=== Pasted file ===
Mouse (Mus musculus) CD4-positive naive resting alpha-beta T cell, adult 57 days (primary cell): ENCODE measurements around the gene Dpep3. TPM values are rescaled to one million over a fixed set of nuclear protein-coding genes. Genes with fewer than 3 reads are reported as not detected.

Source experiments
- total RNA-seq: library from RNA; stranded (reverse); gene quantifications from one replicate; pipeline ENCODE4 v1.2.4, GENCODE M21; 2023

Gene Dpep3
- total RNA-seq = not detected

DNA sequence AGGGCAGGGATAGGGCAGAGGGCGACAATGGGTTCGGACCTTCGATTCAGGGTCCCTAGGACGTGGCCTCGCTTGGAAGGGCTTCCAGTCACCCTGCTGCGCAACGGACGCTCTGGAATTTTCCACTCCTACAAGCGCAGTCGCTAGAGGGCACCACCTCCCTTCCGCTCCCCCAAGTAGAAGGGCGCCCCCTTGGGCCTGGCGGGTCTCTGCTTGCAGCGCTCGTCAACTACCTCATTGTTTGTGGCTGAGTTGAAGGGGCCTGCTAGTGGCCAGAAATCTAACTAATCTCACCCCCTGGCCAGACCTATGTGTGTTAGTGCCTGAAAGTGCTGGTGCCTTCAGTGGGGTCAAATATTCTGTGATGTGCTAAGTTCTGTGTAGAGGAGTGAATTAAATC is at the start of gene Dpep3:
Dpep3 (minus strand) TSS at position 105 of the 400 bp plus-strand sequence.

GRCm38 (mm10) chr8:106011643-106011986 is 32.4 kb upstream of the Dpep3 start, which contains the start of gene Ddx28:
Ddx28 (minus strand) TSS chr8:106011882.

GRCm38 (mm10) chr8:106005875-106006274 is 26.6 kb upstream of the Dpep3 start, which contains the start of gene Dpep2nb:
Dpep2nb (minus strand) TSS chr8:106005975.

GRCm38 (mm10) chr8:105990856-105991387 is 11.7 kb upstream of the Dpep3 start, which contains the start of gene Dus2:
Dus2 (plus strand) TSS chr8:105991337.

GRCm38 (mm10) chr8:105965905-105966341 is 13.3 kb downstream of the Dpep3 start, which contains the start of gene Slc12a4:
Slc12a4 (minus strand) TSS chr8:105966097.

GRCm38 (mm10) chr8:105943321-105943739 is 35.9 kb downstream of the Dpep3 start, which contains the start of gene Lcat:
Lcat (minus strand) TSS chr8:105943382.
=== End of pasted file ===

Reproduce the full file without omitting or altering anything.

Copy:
Mouse (Mus musculus) CD4-positive naive resting alpha-beta T cell, adult 57 days (primary cell): ENCODE measurements around the gene Dpep3. TPM values are rescaled to one million over a fixed set of nuclear protein-coding genes. Genes with fewer than 3 reads are reported as not detected.

Source experiments
- total RNA-seq: library from RNA; stranded (reverse); gene quantifications from one replicate; pipeline ENCODE4 v1.2.4, GENCODE M21; 2023

Gene Dpep3
- total RNA-seq = not detected

DNA sequence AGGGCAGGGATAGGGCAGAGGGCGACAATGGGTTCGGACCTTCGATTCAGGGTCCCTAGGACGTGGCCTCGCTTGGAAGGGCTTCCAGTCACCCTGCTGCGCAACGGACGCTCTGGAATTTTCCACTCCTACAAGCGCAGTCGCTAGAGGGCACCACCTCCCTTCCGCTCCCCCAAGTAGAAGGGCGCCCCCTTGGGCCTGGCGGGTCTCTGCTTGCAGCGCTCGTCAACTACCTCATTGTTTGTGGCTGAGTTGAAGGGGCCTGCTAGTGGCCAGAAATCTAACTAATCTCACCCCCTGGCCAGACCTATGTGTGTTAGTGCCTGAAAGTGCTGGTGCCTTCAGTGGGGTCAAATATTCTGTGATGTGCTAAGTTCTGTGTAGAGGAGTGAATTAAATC is at the start of gene Dpep3:
Dpep3 (minus strand) TSS at position 105 of the 400 bp plus-strand sequence.

GRCm38 (mm10) chr8:106011643-106011986 is 32.4 kb upstream of the Dpep3 start, which contains the start of gene Ddx28:
Ddx28 (minus strand) TSS chr8:106011882.

GRCm38 (mm10) chr8:106005875-106006274 is 26.6 kb upstream of the Dpep3 start, which contains the start of gene Dpep2nb:
Dpep2nb (minus strand) TSS chr8:106005975.

GRCm38 (mm10) chr8:105990856-105991387 is 11.7 kb upstream of the Dpep3 start, which contains the start of gene Dus2:
Dus2 (plus strand) TSS chr8:105991337.

GRCm38 (mm10) chr8:105965905-105966341 is 13.3 kb downstream of the Dpep3 start, which contains the start of gene Slc12a4:
Slc12a4 (minus strand) TSS chr8:105966097.

GRCm38 (mm10) chr8:105943321-105943739 is 35.9 kb downstream of the Dpep3 start, which contains the start of gene Lcat:
Lcat (minus strand) TSS chr8:105943382.